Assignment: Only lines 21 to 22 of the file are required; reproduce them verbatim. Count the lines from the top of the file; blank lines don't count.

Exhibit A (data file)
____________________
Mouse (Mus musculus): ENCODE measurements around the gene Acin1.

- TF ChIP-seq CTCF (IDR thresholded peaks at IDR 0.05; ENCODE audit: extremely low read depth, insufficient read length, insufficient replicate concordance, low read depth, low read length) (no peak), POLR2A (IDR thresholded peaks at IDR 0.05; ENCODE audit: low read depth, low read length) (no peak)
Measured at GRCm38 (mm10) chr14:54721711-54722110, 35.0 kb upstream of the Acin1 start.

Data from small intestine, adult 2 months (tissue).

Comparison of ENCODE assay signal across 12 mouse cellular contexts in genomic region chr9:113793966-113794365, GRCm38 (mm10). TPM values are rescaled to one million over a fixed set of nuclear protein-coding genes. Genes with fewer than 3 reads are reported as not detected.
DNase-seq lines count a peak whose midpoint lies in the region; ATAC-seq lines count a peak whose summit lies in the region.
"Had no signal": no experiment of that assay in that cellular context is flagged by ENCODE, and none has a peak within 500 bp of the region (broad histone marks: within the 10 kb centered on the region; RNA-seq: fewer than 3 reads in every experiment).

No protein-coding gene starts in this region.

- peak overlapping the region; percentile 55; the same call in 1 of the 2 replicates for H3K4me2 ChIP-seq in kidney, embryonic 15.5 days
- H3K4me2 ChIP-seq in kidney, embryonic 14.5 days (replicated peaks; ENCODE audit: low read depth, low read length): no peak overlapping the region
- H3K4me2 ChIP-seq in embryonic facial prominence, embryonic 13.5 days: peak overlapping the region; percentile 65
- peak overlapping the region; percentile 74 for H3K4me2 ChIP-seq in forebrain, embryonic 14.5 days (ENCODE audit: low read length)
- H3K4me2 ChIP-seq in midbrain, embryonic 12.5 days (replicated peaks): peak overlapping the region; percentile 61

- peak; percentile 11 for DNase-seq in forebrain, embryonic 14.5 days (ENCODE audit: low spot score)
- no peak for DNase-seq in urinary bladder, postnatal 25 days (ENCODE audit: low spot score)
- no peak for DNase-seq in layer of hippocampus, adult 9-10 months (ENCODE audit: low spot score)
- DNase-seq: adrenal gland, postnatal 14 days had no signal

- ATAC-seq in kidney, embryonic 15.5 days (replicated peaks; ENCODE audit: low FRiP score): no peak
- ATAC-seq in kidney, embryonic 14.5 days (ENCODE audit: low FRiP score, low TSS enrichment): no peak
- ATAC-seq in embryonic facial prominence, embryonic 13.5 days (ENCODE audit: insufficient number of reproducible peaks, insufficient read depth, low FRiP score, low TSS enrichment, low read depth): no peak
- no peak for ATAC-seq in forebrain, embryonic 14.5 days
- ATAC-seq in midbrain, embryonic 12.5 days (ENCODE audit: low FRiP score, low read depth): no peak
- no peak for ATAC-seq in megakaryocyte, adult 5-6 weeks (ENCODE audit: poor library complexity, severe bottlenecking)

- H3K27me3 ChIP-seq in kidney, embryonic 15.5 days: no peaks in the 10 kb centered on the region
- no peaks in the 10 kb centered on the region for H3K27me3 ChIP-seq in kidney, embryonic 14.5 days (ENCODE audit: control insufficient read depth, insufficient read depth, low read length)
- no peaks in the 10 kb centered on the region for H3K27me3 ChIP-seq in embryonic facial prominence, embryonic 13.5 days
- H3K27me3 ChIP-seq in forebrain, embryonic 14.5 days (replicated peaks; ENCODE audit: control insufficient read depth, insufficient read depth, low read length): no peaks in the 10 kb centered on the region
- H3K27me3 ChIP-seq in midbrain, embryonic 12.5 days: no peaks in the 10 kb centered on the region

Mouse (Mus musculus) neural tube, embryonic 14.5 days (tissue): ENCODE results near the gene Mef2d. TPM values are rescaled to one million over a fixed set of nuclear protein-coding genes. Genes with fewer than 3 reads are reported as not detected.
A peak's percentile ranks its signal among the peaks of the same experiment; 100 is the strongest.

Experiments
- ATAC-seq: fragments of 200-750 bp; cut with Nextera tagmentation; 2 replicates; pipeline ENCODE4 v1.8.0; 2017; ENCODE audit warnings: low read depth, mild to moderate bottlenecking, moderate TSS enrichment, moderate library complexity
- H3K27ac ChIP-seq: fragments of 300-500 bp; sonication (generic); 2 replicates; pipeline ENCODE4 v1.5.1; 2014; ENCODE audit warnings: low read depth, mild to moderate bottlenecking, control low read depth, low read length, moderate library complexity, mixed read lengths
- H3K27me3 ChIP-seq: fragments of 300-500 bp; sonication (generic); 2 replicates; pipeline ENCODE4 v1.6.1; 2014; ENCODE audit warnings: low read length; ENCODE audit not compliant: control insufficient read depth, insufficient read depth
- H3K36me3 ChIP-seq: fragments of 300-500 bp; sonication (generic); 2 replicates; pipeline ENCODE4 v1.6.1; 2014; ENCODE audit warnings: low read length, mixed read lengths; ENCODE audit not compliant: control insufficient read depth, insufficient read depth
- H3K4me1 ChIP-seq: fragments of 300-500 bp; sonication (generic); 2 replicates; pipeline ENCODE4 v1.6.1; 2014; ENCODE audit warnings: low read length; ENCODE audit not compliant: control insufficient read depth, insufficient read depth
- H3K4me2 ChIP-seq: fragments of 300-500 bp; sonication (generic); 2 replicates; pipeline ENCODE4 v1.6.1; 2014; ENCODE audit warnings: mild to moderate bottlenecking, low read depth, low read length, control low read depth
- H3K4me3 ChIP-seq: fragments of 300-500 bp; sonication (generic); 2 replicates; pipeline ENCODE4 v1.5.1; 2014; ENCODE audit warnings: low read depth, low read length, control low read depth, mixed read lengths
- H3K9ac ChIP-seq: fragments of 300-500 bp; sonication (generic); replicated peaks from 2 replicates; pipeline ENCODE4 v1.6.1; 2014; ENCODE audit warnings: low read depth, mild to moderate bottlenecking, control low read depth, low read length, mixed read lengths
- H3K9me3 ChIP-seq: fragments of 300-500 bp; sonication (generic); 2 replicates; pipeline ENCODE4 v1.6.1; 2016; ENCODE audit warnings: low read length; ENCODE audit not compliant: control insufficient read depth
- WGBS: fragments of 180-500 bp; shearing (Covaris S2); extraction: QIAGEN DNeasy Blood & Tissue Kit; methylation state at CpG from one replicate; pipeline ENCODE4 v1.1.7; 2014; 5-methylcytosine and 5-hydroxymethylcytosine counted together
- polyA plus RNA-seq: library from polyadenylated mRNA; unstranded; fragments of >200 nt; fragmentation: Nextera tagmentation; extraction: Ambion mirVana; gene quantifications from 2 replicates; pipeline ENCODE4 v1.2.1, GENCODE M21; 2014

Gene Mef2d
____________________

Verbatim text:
- no peak for ATAC-seq in forebrain, embryonic 14.5 days
- ATAC-seq in midbrain, embryonic 12.5 days (ENCODE audit: low FRiP score, low read depth): no peak